How we met: Marcus Brigstocke & Bill Dare

'We hit it off at the party because we're both quite tall; it helps to have someone of the same height at noisy parties'

Bill Dare, 53

A comedy producer, writer, novelist and playwright, Dare (right in picture) has been behind some of the biggest comedy hits on TV, including 'The Mary Whitehouse Experience' and 'Dead Ringers'. He lives in north London.

I went to see Marcus perform on [Radio 4 satirical programme] The Now Show, in 2002, which I'd created but didn't produce much after that. And I was blown away by his performance, talking about the MMR vaccine and its alleged link to autism. I was struck by the passion, along with how well-informed he was – it made it proper satire.

I bumped into him at the BBC's light-entertainment Christmas party later that year and we hit it off because we're both quite tall, and at noisy parties, it really helps to talk to someone of the same height.

I've worked with a lot of comedians who are a bit feckless, with a shambolic attitude to work. But he gave the impression he'd work hard, so I invited him for lunch the next day to talk through some ideas, including a satire show.

Marcus is good with interviewees, as he's a good listener and doesn't barrack people; he talks about the issues. I remember he interviewed a Tory who was pro-Trident and Marcus had said to me, "Can we make a trident spear?" He then held it up to the interviewee and said, "Look, if I threaten you with this, are you more likely to do what I say, or pull out a gun?" It was a bit like The Daily Show in the US, but he's a bit angrier than Jon Stewart, and passionate about the issues.

Before I met Marcus I was a bit disillusioned with comedians, but he's restored my faith in stand-ups. We've done more than 100 shows together [including comedy chat show I've Never Seen Star Wars], but our approaches are different. Marcus sits and chats for several hours before getting down to work. I think he calls it research around the subject. I call it faffing about.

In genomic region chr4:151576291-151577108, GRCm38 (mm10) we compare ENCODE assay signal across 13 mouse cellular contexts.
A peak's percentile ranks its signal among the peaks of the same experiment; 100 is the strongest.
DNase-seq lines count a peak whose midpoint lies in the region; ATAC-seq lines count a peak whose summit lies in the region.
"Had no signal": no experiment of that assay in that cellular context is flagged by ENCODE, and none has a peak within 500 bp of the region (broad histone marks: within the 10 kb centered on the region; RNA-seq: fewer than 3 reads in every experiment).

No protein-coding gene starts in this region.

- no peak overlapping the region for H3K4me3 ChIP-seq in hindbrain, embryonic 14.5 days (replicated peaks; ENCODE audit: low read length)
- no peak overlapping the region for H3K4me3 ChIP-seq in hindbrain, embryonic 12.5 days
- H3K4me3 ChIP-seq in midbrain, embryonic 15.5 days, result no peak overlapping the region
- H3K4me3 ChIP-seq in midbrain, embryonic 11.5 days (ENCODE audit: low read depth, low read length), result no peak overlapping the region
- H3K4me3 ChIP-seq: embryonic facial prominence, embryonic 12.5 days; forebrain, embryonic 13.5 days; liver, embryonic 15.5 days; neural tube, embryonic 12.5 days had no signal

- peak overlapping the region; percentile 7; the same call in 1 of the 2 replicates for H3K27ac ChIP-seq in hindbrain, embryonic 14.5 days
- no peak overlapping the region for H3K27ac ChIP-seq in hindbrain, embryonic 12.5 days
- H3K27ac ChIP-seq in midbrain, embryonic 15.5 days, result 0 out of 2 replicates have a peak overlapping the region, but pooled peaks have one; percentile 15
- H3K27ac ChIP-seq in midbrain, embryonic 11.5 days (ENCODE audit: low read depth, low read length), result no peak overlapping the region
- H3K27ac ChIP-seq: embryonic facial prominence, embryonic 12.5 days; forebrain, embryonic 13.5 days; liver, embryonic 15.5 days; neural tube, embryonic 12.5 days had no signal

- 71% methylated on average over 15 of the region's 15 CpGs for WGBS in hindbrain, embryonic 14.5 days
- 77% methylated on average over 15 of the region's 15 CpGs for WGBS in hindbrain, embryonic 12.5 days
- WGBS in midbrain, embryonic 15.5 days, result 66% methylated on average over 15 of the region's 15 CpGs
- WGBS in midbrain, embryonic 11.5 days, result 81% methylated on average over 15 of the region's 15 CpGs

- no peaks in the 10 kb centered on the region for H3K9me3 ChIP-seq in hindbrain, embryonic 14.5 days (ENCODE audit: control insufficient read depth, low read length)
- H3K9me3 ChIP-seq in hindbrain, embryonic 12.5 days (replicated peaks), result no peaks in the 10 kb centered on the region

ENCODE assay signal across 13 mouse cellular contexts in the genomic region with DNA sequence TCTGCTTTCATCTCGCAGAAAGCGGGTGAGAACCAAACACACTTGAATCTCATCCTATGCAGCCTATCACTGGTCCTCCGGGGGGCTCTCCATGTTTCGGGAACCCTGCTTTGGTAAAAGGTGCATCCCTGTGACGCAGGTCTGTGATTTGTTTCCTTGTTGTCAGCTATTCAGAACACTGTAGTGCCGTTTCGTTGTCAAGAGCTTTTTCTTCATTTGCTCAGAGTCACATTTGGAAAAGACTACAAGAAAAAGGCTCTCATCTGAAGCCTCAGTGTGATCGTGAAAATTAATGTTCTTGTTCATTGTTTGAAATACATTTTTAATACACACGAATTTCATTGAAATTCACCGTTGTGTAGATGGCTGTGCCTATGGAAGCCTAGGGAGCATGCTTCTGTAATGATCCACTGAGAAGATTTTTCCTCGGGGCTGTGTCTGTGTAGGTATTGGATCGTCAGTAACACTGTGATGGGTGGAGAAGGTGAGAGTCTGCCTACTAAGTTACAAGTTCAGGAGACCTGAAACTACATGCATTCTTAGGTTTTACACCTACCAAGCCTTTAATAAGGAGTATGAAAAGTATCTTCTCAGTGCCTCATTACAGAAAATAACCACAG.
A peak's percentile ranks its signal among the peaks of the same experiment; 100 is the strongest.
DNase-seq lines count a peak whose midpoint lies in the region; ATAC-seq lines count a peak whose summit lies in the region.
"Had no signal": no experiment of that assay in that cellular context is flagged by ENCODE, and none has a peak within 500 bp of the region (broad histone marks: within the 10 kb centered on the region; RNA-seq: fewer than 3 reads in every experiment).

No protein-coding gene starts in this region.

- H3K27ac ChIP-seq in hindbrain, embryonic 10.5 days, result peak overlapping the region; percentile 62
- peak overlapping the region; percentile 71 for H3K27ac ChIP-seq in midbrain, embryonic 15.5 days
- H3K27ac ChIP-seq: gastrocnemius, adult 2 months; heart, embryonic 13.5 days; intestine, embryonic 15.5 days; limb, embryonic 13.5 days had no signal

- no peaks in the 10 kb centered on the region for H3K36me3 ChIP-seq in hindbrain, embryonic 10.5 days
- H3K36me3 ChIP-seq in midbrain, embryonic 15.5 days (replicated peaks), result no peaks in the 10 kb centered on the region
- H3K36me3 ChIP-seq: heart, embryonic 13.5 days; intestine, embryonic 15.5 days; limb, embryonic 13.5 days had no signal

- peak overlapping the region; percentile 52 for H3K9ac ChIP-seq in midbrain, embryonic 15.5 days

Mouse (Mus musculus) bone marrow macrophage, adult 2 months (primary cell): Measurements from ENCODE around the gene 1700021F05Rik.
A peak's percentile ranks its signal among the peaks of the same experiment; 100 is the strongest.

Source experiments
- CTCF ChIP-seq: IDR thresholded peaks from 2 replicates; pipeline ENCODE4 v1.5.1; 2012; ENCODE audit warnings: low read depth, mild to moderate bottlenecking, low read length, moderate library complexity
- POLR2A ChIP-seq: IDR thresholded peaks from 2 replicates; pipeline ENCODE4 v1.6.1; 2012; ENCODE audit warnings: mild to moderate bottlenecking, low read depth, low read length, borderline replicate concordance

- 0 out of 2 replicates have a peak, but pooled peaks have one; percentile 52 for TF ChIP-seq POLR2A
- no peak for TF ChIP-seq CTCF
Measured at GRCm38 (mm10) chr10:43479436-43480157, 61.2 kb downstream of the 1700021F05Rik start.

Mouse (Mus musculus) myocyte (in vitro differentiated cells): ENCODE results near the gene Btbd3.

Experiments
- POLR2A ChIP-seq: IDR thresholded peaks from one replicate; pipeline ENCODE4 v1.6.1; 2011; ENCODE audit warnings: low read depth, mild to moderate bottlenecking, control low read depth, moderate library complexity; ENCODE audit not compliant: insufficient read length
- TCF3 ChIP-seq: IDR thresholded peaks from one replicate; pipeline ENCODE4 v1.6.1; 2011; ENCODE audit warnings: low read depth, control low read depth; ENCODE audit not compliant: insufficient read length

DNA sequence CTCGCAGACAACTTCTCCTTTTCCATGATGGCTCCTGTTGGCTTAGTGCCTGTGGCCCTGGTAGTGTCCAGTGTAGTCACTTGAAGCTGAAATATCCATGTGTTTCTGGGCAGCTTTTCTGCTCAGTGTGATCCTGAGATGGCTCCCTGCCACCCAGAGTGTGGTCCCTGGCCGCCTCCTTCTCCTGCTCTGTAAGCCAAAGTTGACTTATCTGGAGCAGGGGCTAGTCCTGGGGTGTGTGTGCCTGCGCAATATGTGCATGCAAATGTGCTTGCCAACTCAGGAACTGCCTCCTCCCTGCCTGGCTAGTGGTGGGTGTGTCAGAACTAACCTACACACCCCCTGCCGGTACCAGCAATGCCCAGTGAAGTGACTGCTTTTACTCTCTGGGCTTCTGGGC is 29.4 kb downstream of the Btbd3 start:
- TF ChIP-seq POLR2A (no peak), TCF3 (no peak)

He's got a lot of interests – he likes to be busy and complicated, and he's very sporty; he loves snowboarding, for instance. I, meanwhile, live a simple life: after a show, I go to the pub. He's not a pub person as he's a recovering alcoholic, but we do lunch, as he's a foodie and drawn to the weirder end of things: he once made me have jugged hare cooked in its own blood.

We do talk about personal stuff, if it comes up; he's open about his eating disorder – his weight has been a bit of a battle – and his marriage [Brigstocke split with his wife this year, after his affair with former Emmerdale actress Hayley Tamaddon]. I think Marcus has the attitude that family is important and [his marriage] should have worked; that it didn't, hit him hard and he feels all sorts of guilt.

Do I tell him personal stuff? He doesn't know much about me; I'm not as open.

Marcus Brigstocke, 40

Brigstocke began performing comedy while at Bristol University, and won the BBC New Comedian of 1996. He has since undertaken numerous stand-up tours, and has forged a successful career on radio and TV with series including 'We are History', 'The Late Edition' and 'I've Never Seen Star Wars'.

Bill has a funny way with comedians. He makes a fair few performers feel uneasy. It's because he doesn't treat them like they're someone special. And if he doesn't like something he'll just say, "No, I don't think so."